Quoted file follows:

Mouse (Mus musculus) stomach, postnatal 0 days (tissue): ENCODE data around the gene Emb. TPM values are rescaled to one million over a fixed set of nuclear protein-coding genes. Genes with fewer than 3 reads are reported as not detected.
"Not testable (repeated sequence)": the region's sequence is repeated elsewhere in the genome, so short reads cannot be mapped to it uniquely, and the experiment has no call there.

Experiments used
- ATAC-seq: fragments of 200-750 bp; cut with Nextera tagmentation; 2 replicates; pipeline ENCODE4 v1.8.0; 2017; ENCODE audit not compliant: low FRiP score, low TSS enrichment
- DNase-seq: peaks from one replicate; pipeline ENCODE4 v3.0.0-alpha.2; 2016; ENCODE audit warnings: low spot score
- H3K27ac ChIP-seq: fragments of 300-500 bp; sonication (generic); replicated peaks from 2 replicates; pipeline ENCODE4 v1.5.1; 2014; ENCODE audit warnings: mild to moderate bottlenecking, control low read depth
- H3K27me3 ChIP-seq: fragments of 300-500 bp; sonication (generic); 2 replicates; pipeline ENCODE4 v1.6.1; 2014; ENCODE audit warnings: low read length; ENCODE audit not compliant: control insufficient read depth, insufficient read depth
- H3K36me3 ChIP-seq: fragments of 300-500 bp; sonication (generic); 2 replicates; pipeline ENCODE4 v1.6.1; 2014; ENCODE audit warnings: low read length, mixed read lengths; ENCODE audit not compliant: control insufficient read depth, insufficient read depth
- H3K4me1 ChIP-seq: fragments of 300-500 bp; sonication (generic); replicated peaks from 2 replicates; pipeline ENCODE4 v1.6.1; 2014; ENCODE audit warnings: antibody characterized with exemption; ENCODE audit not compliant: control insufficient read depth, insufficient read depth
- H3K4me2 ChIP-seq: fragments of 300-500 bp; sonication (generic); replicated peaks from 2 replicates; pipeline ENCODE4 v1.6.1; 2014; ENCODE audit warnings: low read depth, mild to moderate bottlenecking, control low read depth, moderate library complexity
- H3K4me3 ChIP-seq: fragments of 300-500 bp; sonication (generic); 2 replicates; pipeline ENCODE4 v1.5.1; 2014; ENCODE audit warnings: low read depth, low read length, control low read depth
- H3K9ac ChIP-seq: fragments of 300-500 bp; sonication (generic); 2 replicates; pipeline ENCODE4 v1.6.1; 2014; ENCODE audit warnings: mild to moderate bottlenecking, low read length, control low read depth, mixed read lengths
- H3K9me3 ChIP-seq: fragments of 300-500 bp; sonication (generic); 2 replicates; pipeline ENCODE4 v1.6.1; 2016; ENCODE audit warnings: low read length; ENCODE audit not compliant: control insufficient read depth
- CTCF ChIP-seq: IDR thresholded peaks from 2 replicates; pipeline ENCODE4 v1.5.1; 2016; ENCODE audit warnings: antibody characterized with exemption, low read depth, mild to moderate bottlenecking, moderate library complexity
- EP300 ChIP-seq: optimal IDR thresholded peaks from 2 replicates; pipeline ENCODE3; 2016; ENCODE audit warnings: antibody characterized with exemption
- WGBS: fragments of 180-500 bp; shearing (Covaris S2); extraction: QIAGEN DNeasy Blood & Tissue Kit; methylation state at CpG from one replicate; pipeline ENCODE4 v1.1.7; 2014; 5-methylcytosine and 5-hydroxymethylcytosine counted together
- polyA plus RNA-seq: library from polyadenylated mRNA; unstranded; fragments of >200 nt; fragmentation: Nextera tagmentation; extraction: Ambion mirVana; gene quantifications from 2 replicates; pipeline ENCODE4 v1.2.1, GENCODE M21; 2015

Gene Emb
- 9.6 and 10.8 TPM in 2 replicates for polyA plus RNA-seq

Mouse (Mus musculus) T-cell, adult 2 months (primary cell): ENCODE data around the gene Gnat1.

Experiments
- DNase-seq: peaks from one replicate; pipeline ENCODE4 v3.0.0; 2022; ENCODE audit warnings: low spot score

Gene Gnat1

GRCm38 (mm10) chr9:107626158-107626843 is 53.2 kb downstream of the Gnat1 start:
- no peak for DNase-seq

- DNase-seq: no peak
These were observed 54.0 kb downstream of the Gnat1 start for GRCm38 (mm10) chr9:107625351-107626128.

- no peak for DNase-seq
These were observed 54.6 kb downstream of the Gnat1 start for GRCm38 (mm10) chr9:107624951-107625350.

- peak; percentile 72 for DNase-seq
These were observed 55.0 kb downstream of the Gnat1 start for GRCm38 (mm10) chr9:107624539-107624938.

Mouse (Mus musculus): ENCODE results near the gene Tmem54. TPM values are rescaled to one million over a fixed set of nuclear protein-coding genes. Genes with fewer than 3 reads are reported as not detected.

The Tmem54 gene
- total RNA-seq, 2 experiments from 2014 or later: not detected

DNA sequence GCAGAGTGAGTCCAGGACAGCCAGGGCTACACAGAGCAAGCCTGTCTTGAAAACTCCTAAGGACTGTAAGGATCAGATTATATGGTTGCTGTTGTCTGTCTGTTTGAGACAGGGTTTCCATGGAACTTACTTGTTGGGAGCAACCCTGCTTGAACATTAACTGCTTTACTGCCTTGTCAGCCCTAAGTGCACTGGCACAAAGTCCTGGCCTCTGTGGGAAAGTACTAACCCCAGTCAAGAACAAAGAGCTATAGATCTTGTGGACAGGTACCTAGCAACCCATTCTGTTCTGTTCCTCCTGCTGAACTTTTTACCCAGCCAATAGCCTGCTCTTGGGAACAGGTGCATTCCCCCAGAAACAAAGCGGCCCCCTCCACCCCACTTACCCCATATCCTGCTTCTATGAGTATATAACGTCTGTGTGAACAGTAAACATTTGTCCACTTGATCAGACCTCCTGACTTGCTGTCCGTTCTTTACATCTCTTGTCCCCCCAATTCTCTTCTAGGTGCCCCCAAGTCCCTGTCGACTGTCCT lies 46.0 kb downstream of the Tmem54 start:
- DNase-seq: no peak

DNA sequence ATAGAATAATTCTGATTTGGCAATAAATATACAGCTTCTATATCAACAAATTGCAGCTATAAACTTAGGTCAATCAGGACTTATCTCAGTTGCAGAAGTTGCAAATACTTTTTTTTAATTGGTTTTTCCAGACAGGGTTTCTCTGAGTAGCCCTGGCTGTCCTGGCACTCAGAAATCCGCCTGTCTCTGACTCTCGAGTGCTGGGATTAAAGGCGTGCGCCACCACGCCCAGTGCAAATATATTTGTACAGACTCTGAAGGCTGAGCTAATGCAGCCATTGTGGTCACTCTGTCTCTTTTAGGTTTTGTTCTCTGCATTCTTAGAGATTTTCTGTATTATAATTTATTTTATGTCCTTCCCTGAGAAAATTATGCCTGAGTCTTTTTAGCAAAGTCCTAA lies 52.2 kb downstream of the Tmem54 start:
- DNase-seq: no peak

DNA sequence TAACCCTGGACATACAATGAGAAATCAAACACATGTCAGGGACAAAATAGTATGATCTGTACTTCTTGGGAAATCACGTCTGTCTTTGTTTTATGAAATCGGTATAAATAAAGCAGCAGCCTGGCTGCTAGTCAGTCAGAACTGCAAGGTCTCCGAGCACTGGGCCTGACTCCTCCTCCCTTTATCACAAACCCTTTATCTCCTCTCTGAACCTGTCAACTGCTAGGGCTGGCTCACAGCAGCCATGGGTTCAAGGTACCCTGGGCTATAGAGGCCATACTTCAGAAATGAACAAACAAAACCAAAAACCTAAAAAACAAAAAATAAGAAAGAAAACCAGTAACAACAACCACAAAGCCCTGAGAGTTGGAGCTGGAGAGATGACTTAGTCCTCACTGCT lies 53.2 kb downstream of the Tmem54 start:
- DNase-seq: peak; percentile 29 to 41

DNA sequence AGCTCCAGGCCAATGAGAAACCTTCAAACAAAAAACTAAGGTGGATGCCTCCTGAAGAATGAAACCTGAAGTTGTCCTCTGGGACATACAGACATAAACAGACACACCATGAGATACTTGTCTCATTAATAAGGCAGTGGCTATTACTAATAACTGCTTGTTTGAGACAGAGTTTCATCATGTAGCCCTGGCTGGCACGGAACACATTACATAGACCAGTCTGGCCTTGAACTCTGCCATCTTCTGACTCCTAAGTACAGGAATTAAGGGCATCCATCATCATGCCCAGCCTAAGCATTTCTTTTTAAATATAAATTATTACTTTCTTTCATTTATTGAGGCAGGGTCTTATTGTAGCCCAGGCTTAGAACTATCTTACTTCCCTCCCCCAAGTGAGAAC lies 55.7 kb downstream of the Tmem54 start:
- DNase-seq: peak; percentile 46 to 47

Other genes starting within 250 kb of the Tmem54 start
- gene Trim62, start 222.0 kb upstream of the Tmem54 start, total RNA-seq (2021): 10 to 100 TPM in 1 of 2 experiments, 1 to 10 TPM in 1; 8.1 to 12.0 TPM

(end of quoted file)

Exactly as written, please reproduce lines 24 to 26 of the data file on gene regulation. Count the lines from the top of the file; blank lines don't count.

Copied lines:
GRCm38 (mm10) chr9:107626158-107626843 is 53.2 kb downstream of the Gnat1 start:
- no peak for DNase-seq

- DNase-seq: no peak